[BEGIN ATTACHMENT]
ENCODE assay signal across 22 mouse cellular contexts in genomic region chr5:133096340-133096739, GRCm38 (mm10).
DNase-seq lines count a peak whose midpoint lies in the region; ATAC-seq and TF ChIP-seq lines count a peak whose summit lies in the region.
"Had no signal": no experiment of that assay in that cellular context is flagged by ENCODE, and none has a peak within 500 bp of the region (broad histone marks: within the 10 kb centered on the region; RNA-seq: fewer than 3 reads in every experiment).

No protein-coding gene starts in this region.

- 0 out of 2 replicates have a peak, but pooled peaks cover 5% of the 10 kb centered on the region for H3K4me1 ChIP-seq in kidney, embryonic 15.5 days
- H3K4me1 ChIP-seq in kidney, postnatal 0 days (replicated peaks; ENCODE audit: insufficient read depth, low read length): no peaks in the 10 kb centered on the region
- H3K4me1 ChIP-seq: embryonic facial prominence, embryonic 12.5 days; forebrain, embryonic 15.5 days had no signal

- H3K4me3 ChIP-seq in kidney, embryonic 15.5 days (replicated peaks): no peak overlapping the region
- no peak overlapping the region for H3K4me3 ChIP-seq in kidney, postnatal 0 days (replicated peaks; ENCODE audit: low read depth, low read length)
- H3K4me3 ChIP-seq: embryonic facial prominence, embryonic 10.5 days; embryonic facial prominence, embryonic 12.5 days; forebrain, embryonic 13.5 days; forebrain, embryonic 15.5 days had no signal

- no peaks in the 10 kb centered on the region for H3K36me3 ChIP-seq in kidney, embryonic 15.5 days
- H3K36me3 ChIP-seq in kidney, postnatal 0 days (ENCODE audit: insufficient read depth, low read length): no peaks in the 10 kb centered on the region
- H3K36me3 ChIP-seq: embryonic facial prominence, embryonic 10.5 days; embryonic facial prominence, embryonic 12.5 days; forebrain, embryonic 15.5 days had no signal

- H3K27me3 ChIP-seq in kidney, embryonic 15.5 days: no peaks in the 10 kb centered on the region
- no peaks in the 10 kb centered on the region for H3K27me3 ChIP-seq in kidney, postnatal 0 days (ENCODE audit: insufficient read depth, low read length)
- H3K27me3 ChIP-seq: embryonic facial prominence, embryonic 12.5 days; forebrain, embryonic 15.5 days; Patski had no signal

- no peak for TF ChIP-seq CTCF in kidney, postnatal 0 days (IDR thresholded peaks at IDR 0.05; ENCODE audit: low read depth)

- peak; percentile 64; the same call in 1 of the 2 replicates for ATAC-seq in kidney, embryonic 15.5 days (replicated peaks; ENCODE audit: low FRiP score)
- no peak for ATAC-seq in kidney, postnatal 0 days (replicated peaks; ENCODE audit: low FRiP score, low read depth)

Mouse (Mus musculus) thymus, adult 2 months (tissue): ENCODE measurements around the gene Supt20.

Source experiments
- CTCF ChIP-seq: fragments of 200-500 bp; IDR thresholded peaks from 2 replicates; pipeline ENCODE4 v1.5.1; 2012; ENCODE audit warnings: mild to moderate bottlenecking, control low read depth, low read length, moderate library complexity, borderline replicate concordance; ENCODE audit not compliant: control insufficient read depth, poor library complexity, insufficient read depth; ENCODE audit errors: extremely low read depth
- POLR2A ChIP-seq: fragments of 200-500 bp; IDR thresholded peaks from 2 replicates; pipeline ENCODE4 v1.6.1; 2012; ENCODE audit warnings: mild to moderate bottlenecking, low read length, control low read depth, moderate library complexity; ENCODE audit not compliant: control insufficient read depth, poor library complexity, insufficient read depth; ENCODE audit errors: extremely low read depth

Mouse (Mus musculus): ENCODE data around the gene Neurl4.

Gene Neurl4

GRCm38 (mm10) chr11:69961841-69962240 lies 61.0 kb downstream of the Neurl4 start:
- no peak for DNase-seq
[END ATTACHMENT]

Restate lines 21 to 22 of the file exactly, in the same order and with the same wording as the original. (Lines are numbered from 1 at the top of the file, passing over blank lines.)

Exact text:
Source experiments
- CTCF ChIP-seq: fragments of 200-500 bp; IDR thresholded peaks from 2 replicates; pipeline ENCODE4 v1.5.1; 2012; ENCODE audit warnings: mild to moderate bottlenecking, control low read depth, low read length, moderate library complexity, borderline replicate concordance; ENCODE audit not compliant: control insufficient read depth, poor library complexity, insufficient read depth; ENCODE audit errors: extremely low read depth